This week we continue to compile our list of the greatest science fiction novels of all time. For those who are just joining us, we are creating our list based on objective data. The awards and nominations that each novel received represent the greatest portion of our selection criteria. We also take into account such things as the novel’s commercial success.
The first three entries in our list each were published in the 1970s, while the fourth found its fame in the 1960s. This week we move forward in time to the 1980s.
Golden Age or Campbellian style science fiction still existed and found its way to print quite frequently. Novels inspired by the New Wave continued to flourish, but the 1980s are frequently associated with Cyberpunk.
Science fiction claims many novels that were written before the term science fiction was introduced, such as Mary Shelley’s Frankenstein. Likewise, Cyberpunk finds its roots in a handful of novels that were brought into the world by amazing authors long before Cyberpunk became the accepted term. Great authors such as Philip K. Dick, Harlan Ellison, and Alfred Bester, to name only a few, dabbled in the tropes of Cyberpunk and helped inspire a generation of writers.
Cyberpunk focuses more on near future events where society becomes increasingly dependent on and controlled by large corporations. Technology races to meld humans with computers. The line between artificial life and organic life begins to fade.
This week’s entry in our list of the greatest science fiction novels of all time remains one of the cornerstones of the Cyberpunk movement. Before we jump into our latest addition, let’s take a look back at our list so far.
The Greatest Science Fiction Novels of All Time
- Rendezvous on Rama by Arthur C. Clarke (Best Novel Awards: Hugo 1974, Nebula 1973, Locus 1974, Campbell 1974, British Science Fiction Association 1973, Jupiter 1974, Seiun 1980)
- Gateway by Frederik Pohl (Best Novel Awards: Hugo 1978, Nebula 1977, Locus 1978, Campbell 1978)
- The Dispossessed by Ursula K. Le Guin (Best Novel Awards: Hugo 1975, Nebula 1975, Locus 1975, Jupiter 1975; Nominations: Campbell 1975)
- Dune by Frank Herbert (Best Novel Awards: Hugo 1966, Nebula 1966; Nominations: Hugo 1964 for Dune World)
Neuromancer by William Gibson
Author: William Gibson
First Year Published: 1984
- Nebula Award for Best Novel 1985
- Hugo Award for Best Novel 1985
- Philip K. Dick Award 1984
- John W. Campbell Memorial Award for Best Science Fiction Novel 1985
- British Science Fiction Award 1984
No discussion of Cyberpunk is complete without mentioning William Gibson’s Neuromancer. When the novel was published in 1984, it announced to the world that Cyberpunk had arrived.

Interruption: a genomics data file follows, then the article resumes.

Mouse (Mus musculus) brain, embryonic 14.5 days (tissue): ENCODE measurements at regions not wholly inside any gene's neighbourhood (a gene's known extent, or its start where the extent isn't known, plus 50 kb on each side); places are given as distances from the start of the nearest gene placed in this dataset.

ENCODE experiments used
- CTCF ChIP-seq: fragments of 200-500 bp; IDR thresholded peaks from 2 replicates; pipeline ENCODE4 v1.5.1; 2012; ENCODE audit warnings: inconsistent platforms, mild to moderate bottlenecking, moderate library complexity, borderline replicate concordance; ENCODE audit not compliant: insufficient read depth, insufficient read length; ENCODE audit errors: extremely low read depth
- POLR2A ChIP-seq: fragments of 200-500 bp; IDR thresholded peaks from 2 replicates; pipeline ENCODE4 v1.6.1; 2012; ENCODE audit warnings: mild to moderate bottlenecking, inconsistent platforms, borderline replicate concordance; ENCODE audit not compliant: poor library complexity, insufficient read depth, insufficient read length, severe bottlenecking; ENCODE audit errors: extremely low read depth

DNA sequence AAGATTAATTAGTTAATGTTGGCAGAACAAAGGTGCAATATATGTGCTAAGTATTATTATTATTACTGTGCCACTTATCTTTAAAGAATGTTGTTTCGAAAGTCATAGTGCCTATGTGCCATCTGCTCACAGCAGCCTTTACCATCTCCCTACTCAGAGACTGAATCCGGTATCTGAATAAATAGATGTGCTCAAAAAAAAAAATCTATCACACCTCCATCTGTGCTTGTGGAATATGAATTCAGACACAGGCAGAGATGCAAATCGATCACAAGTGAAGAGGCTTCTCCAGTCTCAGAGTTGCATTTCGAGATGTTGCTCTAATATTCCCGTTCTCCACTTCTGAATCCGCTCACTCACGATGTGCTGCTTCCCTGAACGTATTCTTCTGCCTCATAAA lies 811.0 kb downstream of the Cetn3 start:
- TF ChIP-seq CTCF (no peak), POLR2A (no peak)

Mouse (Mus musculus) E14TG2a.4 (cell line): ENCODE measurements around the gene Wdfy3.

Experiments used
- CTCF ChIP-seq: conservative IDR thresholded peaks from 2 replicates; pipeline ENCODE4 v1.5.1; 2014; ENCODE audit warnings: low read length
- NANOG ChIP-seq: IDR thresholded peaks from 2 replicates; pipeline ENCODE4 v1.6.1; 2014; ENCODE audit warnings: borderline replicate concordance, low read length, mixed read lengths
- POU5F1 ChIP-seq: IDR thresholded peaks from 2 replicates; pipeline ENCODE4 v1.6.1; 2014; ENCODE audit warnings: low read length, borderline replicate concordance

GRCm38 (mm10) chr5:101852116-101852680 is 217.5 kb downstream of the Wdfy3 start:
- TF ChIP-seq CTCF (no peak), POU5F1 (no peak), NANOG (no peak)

Gibson differs from the other entries on our list in that when he published Neuromancer, he was not already a long established author. Neuromancer was the first novel he ever wrote, published or otherwise.
The talented editor Terry Carr commissioned the novel after Gibson had published several intriguing pieces of short fiction with a Cyberpunk twist. (I’d like to personally thank Terry for pushing William Gibson out of his comfort zone and into the world of novel writing.) The risk he took with an up and coming author paid off.
Neuromancer not only filled William Gibson’s trophy case with awards, it helped expand the reach of science fiction. Estimates put the number of units sold at greater than seven million. Time magazine added it to a list of the 100 best English novels written since 1923.
Neuromancer had a way of connecting with the reader during the growth of the information age. The computers that were slowly finding their way into every home suddenly represented something much more adventurous and promising than the microwave or television.
As the world exists today, it continues to step closer and closer to the future that William Gibson dreamed of when he created his novel.
The novel centers around Henry Case as he tries to survive in the dystopian future that Gibson created for him. Electronic enhancements for humans are common place. The divide between the wealthy and the poor has expanded beyond reach.
Along his journey Case encounters street samurai, corrupt mega-corporations, and artificial intelligence. The novel offers intense action, twisted plots, and complex characters. It represents Cyberpunk at its best.
William Gibson went on to write two sequels to Neuromancer. Both novels are must reads, but neither achieved the greatness of his original work.
If you have never read any Cyberpunk, this is a good place to start. William Gibson’s Neuromancer is one of the greatest science fiction novels of all time.